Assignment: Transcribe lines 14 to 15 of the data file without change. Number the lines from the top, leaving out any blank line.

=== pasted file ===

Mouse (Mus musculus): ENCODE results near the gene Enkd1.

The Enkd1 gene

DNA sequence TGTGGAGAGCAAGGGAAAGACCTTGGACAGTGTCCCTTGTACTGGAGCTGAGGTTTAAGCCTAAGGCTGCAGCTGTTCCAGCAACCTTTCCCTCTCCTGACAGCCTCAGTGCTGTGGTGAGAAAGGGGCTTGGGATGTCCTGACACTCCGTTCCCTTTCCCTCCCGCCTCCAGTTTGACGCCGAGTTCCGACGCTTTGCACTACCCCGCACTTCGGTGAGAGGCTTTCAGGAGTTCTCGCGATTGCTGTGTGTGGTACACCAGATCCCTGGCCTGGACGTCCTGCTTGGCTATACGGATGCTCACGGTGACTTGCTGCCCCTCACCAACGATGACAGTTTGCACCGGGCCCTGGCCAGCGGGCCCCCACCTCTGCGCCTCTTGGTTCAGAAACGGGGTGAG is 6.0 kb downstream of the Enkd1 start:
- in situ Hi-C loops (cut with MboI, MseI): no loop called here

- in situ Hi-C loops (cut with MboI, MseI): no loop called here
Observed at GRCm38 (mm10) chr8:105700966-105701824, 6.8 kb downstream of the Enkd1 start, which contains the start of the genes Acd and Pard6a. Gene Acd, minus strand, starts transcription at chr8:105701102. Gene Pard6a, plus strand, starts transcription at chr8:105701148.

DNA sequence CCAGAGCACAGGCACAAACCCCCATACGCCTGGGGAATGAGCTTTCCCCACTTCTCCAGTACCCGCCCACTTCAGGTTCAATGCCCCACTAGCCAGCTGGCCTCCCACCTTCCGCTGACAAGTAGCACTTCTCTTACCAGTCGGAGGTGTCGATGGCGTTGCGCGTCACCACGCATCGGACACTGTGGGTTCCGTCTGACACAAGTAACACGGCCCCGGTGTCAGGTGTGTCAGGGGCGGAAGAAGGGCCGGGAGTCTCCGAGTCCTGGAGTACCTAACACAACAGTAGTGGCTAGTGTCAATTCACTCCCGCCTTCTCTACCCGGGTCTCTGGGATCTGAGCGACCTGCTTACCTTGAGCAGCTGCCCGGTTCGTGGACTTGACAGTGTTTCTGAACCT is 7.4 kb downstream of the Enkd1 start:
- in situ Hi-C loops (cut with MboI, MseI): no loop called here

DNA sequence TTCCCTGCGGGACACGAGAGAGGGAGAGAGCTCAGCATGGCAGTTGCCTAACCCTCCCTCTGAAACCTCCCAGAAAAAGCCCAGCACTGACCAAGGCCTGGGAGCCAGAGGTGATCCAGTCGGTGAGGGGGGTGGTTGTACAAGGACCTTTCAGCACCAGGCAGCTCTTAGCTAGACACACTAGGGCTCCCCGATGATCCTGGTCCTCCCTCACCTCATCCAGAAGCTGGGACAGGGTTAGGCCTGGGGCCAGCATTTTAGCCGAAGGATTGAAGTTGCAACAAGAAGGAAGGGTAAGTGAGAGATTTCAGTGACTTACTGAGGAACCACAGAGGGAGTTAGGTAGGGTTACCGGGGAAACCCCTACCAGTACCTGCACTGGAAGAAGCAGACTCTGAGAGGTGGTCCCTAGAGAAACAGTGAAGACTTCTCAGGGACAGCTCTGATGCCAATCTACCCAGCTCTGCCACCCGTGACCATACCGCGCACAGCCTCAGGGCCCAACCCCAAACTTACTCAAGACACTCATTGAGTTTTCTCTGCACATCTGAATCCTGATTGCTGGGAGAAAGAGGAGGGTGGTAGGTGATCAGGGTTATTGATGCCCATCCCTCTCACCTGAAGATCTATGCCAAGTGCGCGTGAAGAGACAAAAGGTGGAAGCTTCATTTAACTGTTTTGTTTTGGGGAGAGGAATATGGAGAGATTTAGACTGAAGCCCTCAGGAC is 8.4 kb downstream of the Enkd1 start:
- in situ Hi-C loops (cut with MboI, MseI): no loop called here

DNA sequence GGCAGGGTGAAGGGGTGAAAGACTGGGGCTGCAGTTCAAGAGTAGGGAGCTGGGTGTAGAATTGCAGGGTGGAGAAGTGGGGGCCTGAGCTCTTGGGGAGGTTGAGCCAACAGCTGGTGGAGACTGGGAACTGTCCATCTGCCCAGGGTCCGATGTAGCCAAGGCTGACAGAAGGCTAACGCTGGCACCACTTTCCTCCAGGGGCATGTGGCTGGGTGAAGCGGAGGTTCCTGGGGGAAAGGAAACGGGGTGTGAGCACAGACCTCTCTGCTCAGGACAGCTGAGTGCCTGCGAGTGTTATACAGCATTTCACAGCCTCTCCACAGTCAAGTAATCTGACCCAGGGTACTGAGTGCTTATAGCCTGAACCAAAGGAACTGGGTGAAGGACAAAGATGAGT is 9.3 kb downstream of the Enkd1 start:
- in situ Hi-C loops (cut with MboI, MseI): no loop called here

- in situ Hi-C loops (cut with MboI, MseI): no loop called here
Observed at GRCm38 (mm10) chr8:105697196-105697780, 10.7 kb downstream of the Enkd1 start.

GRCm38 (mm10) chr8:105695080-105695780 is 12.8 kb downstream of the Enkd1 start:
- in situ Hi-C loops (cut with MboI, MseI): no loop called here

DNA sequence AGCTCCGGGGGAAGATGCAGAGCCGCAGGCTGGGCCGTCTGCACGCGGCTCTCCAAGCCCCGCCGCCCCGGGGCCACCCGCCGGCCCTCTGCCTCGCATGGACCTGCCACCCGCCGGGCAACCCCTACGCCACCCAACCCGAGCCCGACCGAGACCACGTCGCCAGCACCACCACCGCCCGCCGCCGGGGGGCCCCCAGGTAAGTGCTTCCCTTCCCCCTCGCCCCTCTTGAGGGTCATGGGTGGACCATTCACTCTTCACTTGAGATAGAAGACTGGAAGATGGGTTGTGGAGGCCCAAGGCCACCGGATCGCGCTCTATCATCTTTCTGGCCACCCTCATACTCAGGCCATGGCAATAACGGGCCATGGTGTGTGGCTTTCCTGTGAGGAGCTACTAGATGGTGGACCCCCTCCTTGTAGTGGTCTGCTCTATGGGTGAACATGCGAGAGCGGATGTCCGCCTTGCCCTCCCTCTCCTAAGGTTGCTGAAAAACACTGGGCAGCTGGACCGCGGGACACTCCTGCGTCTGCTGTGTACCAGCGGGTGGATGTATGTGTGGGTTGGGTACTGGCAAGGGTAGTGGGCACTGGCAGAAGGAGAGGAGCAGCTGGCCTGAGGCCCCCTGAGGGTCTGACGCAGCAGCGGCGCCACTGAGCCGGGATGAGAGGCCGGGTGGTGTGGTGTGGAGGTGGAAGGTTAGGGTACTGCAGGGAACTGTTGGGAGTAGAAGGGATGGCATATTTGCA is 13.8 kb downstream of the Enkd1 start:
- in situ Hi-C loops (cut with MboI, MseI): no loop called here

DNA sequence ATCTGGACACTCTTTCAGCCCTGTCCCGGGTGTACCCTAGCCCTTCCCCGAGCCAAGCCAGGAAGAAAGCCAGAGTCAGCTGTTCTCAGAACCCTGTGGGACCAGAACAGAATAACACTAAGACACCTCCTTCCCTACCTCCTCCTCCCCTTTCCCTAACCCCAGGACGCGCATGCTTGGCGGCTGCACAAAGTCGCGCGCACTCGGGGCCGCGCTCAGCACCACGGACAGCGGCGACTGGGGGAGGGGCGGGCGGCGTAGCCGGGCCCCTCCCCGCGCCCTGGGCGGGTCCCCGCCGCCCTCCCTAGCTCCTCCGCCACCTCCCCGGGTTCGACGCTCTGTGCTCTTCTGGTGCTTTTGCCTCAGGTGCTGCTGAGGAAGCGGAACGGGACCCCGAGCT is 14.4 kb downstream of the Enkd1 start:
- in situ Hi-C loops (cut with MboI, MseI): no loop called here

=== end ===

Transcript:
Observed at GRCm38 (mm10) chr8:105697196-105697780, 10.7 kb downstream of the Enkd1 start.

GRCm38 (mm10) chr8:105695080-105695780 is 12.8 kb downstream of the Enkd1 start: